As Head of the Mathematics Department, he hired Alisa Croft, who at the time was a recent graduate of the University of Connecticut. The two remain close colleagues and friends, coached Girls Varsity Soccer together, and she succeeded him as Mathematics Department Chair. In an interview for the Bulletin in 2019, Croft was asked which faculty member had most influenced her. “Ed’s an easy choice,” she said at the time. “Ed hired me and has been a great mentor. The way he does things is very deliberate and thoughtful. He’s easy to emulate that way.”
This week, Croft said: “When I think about Ed, a smile comes across my face, and I imagine countless other students and colleagues have this same reaction when hearing Ed’s name. For me, this smile comes from the years that he made me feel like family on The Frederick Gunn School campus and from the hours spent together discussing lots of life and school experiences. It is my hope to smile brightly in the coming years every time I think of all those lessons I have learned from Ed, and after I smile, I will think of the smile that he would have given me back if he were still on campus.”
Over the course of four decades, Small coached about 10 different athletic teams, and up until 2012, coached teams in all three seasons. He was the Assistant Coach for Varsity Football with “Cal,” his close friend and colleague for 37 years at Gunn. In recent years, Small was an assistant coach for Varsity Cross Country and Varsity Baseball, serving alongside Assistant Coach Richard Martin P’20 ’23 ’25 and the David N. Hoadley ’51 Baseball Coach, Jeff Trundy. Together, they traveled with the baseball team to Florida in March, for the team’s annual spring trip, the boys flocking to Peg’s SUV whenever they had to drive somewhere.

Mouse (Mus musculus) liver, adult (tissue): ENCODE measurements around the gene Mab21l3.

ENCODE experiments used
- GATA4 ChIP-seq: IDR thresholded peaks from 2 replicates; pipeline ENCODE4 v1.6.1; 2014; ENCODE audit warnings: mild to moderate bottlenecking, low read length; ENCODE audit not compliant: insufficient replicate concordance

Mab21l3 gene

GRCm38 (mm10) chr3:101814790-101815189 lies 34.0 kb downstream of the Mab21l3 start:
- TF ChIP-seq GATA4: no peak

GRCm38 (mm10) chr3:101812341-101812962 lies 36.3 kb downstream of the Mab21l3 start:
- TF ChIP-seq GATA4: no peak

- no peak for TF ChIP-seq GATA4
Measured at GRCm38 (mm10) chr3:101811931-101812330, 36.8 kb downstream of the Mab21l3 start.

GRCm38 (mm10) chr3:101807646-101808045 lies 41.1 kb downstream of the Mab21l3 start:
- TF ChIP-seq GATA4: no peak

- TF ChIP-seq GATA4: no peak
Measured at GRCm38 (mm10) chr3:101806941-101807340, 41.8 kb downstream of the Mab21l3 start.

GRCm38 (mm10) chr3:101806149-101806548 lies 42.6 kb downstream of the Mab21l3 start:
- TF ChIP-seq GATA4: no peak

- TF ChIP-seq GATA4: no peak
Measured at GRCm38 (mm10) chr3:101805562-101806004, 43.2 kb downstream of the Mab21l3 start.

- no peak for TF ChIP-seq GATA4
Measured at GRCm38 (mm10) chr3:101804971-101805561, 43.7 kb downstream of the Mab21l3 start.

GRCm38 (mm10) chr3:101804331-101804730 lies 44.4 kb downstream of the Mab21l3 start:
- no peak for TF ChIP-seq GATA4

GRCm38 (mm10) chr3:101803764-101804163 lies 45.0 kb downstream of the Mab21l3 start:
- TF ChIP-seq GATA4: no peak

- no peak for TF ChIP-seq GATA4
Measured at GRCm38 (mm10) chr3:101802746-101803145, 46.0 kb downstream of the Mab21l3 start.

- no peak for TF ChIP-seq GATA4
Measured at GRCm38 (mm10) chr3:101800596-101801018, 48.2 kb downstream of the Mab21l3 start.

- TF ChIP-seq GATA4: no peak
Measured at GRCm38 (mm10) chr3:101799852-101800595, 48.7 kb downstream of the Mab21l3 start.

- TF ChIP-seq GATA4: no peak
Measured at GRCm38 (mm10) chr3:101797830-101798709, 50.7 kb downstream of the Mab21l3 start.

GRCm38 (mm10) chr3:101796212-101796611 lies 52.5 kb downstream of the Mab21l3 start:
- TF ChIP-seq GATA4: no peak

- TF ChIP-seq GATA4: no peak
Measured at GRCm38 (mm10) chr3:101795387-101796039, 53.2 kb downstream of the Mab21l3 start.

“Ed was with me from Day One, ever since I arrived on campus,” recalled Trundy, who has been coaching baseball and teaching science at the school for about 25 years, and said Small’s commitment to coaching baseball was born out of his love for the game itself. “Ed loves baseball. I thought that always came across loud and clear. He loved working with the kids and helping them get better. I counted on him a lot. He was ‘Mr. Organization.’ Whether in the classroom, coaching baseball or another sport, or planning graduation, it didn’t matter; he was just very organized. He gave so much to kids. I think a lot of his lessons became very valuable to kids as they moved forward in life.”
The annual trip to Florida is also something that members of the baseball team look back on with great fondness. “It was always a great time in Florida. We always had our laughs. Ed loved going to spring training games. It was Ed, Richard and I, and Peg, too. It was important to the team to have them both there. She was like the Team Mom. It was a special trip,” Trundy said, adding. “I’m happy for him and Peg. We’re all going to miss them. His contributions to the school are immeasurable. You can’t do something as long as he did without having a positive impact.”